21 the Chief Counting Officer to develop and disseminate any directions and guidance to Counting Officers, and for the Commission to publish guidance for campaigners We set out below our view of the key timescales and milestones for legislation for the Scottish referendum. The timetable for referendum legislation and preparation 4.11 In our report on the UK-wide referendum in May 2011 we recommended that any plans for a future referendum should aim to ensure that there is confirmation that a referendum will take place, either by Royal Assent to a referendum Act or the making of an Order providing for a referendum, at least 28 weeks in advance of the proposed polling day Based on the experience and evidence from the March and May 2011 polls, we recommend that 28 weeks (i.e. just over six months) is the minimum period which would be required to allow sufficient time for these key preparation activities to take place in advance of a referendum: A minimum period of 12 weeks between finalisation of the campaign rules (i.e. the relevant legislation being passed) and the start of the regulated referendum period to allow sufficient time for the development and distribution of guidance and supporting materials for campaigners. We note that the Scottish Government s proposed timetable reflects this recommendation by proposing that the enabling legislation (which would specify the referendum period) would be in place approximately one year in advance of polling day. A minimum 16-week regulated referendum period. Confirmation of the key directions from the CCO to COs at least six months before polling day to inform high level planning for the management of the poll. Development of any guidance and supporting materials for Counting Officers so that they are in place at least four months before polling day to enable detailed planning for delivery of the administration of the poll Any secondary legislation which might be required for the referendum (such as that specifying any detailed conduct rules and the funding limits for Counting Officers) should also be published and laid before the relevant Parliament for approval at least 28 weeks before polling day, so that the detailed rules are available in sufficient time to enable effective planning and preparation by the Chief Counting Officer and Counting Officers In our report on the May 2011 referendum we also made recommendations in relation to the length of the formal referendum period, during which lead campaigners are designated, and campaign funding and spending is regulated. We recommended to the UK Government that the current ten-week minimum period set out in PPERA should be amended to a minimum 21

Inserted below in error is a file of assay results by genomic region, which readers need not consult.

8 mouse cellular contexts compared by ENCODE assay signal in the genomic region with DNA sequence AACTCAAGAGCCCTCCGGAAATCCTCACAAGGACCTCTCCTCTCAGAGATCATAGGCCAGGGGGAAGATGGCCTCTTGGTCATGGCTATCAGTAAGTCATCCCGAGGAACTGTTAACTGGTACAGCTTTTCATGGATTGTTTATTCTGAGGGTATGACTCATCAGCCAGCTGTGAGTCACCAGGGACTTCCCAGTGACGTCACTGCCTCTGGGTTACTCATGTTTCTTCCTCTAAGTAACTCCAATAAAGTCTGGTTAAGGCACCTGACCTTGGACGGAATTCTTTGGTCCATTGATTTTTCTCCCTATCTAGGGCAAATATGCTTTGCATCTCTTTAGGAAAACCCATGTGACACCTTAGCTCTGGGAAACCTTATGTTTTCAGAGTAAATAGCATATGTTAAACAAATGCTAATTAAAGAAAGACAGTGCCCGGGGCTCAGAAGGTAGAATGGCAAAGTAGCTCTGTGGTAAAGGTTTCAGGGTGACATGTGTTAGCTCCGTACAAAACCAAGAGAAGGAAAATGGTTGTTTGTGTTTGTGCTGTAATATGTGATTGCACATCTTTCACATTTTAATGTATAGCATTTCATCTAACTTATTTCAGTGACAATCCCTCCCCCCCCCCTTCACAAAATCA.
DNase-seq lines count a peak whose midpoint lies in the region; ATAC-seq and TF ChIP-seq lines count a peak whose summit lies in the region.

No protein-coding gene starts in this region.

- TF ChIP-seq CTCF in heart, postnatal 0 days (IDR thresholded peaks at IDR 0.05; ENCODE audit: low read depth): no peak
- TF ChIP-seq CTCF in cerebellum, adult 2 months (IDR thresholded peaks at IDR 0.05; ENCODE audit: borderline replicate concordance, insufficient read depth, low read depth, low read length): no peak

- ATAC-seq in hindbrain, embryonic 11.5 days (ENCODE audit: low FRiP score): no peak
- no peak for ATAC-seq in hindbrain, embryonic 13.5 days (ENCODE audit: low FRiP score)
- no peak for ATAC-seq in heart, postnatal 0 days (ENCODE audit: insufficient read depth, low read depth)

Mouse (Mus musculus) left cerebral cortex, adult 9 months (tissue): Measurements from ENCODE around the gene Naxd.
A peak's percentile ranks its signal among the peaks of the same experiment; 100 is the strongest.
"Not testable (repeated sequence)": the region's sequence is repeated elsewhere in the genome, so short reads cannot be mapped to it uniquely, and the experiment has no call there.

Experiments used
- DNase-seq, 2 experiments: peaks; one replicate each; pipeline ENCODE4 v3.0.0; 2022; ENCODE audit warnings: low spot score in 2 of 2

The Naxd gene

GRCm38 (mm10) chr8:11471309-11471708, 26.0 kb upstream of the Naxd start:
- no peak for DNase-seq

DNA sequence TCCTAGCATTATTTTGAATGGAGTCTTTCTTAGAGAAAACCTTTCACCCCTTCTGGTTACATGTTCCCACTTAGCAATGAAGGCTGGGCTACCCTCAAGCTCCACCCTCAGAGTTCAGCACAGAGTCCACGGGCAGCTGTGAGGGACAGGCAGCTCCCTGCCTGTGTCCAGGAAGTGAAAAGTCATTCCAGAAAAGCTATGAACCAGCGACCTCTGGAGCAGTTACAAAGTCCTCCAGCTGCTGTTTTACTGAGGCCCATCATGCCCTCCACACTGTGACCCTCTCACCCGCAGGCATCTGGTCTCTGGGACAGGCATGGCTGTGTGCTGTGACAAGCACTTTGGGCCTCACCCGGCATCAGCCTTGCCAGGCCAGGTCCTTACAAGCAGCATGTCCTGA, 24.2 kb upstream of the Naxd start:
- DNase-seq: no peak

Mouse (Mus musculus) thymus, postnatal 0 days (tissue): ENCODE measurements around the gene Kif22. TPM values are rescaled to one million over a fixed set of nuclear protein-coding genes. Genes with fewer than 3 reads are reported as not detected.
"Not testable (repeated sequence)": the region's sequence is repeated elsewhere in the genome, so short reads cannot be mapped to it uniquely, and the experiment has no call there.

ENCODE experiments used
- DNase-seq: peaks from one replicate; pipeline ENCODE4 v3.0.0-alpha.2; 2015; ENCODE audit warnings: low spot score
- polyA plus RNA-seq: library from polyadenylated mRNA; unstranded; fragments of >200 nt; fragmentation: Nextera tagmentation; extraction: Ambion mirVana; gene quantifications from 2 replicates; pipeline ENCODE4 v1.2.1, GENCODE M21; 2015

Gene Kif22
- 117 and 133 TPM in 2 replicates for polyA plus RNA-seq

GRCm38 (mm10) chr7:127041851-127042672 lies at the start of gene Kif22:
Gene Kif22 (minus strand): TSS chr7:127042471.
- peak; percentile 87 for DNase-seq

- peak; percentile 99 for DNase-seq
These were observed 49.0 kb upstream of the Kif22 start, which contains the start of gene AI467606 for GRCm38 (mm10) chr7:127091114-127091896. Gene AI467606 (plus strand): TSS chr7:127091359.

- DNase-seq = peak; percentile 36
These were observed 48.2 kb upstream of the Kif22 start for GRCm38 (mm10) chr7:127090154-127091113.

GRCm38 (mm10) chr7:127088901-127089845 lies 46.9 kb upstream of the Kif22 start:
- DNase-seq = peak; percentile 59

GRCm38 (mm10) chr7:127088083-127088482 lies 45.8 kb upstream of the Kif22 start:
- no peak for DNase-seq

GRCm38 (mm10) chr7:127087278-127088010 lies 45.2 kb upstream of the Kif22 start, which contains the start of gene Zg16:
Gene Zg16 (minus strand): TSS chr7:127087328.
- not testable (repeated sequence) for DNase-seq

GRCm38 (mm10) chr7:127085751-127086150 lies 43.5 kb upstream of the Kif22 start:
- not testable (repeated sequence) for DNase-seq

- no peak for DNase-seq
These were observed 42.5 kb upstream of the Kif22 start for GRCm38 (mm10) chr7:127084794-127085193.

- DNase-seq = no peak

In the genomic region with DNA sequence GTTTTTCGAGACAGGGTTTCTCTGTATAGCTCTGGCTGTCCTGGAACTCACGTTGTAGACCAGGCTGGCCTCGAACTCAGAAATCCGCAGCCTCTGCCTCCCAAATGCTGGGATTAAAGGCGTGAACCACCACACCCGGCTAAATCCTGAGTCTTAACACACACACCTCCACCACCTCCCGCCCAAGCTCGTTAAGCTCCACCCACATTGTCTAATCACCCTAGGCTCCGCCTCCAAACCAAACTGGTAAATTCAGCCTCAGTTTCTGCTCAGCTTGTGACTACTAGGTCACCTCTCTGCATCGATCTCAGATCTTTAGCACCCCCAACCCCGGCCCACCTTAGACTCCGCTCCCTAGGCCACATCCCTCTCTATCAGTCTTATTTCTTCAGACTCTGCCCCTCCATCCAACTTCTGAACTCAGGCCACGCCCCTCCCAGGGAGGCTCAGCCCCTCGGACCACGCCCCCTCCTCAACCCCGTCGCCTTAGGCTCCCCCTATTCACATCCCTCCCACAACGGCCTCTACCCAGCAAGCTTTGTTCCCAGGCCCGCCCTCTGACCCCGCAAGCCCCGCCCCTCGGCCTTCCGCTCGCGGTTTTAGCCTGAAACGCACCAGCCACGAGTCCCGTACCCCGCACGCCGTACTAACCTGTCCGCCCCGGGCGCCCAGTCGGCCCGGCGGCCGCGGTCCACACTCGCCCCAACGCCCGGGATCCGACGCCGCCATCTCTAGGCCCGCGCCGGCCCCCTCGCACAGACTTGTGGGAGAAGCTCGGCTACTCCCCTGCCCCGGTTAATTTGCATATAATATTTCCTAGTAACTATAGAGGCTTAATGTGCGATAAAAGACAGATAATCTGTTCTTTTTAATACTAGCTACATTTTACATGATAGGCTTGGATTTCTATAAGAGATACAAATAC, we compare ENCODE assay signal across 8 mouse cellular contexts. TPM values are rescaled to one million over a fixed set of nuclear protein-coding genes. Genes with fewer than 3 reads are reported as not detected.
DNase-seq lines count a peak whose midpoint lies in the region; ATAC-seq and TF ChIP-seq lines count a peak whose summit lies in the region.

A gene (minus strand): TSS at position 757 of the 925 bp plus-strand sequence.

22 of 16 weeks, to allow more time after the designation period for lead campaign organisations to put their arguments to voters Following these consultations, if legislation is brought forward to enable a referendum to be held, we will consider that proposal against this timetable, and will advise the relevant Parliament at the earliest opportunity if we think there is any risk that the timetable is insufficient to allow both appropriate time for scrutiny and sufficient time for delivery of key referendum activities for which the Commission is responsible. We would also advise of any risks we identified to the successful delivery of the poll, and to effective participation by voters and campaigners In scrutinising legislation for any future referendum, we also think it would be helpful for the relevant Parliament to consider any assessment and recommendations made by whoever is appointed as the Chief Counting Officer about the time available for preparation and delivery of the administration of the referendum poll. The timing of the poll 4.17 The Scottish Government s consultation paper sets out an explanation of the reasons for its preferred timetable for the referendum, including the date of the referendum poll in autumn We have assumed that autumn would include, at most, the period from September to November. We have identified some practical considerations which should be taken into account in deciding on the date of the poll and if it is held in autumn 2014 in subsequent planning and preparation for delivering the referendum. The implementation of individual electoral registration 4.18 In June 2011 the UK Government published a White Paper and draft legislation on its proposals for implementing individual electoral registration (IER) in Great Britain. Under the Government s proposals, there would be no canvass of households in autumn 2014, but Electoral Registration Officers (EROs) would be required to contact all registered electors from July 2014 to ask them to provide specified information including their date of birth and National Insurance number In its recent response to pre-legislative scrutiny and public consultation on its proposals for implementing IER, the UK Government has indicated that it intends to move the autumn 2013 canvass of households to early This 8 Cabinet Office, Government Response to pre-legislative scrutiny and public consultation on Individual Electoral Registration and amendments to Electoral Administration law Cm 8245 (February 2012) 22